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When you're dealing with crypto, you should be using a public key system, and you should not be implementing any part of that encryption yourself. “It's already been done,” and done well, by systems such as OpenSSL, or by the Crypto-API of Windows. There are copious CPAN interfaces to those systems. You want to be certain that you have left as little as possible to chance.

You will need to have rigorously-defined access control and change control for your systems and all source-code associated therewith.

The first thing you should decide is whether or not you actually need to store credit-card information. PayPal™ and other similar vendors now provide schemes that may make it possible for you to have to handle the confidential information at all.

Next, you need to use public-key encryption, so that the process that's entering new records or handling them in any “outward-facing” way provably-cannot recover the information. If you need to identify a card to yourself, use a SHA1 hash with salt (also a service provided by OpenSSL). If you need to identify it to the user, provide an acceptably very-short fragment or allow the user to enter a nickname.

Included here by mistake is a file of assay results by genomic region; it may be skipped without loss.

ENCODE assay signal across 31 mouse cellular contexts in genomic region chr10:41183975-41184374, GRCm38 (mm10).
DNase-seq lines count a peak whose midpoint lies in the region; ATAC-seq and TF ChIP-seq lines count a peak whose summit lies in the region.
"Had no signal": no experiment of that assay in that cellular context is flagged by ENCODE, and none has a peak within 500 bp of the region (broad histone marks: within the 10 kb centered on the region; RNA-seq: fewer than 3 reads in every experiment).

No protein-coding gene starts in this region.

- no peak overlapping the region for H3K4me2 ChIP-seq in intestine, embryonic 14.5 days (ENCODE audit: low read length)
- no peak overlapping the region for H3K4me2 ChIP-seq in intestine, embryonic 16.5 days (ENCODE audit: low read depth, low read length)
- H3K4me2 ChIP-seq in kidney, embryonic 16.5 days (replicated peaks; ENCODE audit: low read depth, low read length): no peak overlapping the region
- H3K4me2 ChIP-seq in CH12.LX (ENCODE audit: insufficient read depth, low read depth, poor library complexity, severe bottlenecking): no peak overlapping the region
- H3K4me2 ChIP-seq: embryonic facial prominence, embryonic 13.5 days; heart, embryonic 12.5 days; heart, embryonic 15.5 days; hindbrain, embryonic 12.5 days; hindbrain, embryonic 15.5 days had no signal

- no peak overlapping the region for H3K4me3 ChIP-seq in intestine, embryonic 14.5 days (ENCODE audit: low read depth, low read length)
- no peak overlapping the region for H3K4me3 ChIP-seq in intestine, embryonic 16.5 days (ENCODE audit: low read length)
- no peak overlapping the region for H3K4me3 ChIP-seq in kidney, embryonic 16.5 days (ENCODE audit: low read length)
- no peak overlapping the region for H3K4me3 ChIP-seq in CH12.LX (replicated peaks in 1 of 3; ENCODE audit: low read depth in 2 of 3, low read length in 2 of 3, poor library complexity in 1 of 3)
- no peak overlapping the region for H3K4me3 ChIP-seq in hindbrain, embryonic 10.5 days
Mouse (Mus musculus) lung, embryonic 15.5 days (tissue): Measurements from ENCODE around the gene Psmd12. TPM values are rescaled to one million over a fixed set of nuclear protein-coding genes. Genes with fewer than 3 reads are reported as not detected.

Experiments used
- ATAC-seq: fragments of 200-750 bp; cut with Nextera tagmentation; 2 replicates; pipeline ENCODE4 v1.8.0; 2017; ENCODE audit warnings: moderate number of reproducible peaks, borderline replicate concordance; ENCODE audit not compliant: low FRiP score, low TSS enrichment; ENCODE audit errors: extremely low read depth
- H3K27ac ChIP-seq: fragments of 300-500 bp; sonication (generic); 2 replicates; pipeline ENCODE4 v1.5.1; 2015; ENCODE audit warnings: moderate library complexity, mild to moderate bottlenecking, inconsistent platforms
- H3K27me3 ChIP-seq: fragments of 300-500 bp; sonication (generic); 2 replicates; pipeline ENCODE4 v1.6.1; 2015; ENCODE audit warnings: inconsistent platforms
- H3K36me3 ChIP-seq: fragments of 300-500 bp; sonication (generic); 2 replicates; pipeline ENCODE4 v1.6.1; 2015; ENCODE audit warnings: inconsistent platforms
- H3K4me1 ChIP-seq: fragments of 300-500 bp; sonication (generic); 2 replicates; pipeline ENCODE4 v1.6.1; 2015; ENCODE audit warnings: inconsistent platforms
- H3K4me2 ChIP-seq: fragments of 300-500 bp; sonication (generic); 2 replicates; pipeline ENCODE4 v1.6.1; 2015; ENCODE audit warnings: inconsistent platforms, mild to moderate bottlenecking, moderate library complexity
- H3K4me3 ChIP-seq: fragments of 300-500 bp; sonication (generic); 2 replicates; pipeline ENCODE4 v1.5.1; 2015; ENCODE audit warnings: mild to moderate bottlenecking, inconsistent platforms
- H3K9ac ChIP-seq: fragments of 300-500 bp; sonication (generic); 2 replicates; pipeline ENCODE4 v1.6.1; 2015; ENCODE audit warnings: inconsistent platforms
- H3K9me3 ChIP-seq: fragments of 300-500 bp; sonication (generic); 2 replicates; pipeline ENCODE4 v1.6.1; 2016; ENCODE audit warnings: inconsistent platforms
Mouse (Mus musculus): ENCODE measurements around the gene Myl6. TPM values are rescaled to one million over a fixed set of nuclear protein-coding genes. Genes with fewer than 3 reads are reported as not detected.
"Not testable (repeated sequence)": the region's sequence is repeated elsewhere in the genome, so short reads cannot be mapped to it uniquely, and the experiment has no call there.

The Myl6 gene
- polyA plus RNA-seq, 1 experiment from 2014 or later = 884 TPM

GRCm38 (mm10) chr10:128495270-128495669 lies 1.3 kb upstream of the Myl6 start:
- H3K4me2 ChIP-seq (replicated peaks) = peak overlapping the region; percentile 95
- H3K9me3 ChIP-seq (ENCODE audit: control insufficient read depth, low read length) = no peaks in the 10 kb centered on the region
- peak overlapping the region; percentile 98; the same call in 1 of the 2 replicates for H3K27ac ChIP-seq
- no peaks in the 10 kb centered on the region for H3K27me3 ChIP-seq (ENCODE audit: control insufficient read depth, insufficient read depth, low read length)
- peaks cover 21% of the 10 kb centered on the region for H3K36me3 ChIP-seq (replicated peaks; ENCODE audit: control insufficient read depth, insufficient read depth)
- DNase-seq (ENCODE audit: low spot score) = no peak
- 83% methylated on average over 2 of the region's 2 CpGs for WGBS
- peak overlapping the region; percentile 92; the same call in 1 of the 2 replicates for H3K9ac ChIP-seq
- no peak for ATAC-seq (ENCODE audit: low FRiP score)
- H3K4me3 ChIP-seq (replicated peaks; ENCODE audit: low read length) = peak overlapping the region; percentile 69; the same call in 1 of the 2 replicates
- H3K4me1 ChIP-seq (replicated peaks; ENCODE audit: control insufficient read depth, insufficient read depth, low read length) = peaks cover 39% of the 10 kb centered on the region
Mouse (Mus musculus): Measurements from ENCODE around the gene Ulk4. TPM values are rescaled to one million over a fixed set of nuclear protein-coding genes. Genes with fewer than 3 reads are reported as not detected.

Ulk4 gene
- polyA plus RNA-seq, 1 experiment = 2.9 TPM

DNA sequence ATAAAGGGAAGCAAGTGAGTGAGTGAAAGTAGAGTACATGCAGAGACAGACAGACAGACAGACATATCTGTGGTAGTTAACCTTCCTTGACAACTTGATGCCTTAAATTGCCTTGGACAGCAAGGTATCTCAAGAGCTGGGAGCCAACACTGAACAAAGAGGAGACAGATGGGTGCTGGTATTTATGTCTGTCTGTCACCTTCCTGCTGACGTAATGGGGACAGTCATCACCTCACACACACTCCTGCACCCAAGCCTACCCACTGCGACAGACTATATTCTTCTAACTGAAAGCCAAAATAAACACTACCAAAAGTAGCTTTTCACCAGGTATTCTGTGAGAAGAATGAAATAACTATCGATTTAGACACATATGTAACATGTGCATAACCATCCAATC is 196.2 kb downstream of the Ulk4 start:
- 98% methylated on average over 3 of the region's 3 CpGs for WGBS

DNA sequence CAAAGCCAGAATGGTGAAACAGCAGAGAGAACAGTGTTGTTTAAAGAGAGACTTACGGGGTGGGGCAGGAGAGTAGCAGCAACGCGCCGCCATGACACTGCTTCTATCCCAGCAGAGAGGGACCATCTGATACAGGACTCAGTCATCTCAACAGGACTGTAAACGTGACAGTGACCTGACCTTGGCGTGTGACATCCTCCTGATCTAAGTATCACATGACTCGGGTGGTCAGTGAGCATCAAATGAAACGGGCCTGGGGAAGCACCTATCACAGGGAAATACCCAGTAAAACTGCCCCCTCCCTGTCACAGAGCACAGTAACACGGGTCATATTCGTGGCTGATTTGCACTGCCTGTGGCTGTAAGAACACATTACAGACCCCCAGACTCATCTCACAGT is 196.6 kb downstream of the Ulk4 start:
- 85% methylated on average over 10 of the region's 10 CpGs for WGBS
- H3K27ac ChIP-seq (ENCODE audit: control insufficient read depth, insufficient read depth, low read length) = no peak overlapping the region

Decryption of the data should be a task performed by the card-processing engine ... which should be entirely separate from anything “outward-facing” and completely beyond its control.

  • Naturally, the private-key can only be reached from the card-processing computer, and naturally, it is stored in a password-protected file with the tightest security that your operating-system can provide.
  • If you have to send information to it through an RPC-call mechanism, design it so that the entire request-envelope must be encrypted using its public-key (OpenSSL again). Any requests not so encrypted will be rejected in the most bland fashion possible (and logged to the heavens above!).
  • The response to indicate an approved request should once-again be uninformative... such as returning a random integer supplied as part of the encrypted request; or maybe, one of two... one for "yes" and the other for "no." Get creative.

Some credit-processors are now providing their business customers (that would be “you” ...) with SSL public-keys that they require you to use when sending requests to them, so that every request they accept is both secure and traceable (to you). This is a good feature.

The weakest link in any crypto system is always located between two ears. Plan accordingly.

In reply to Re: Cryptology in the database by sundialsvc4
in thread Cryptology in the database by patspam

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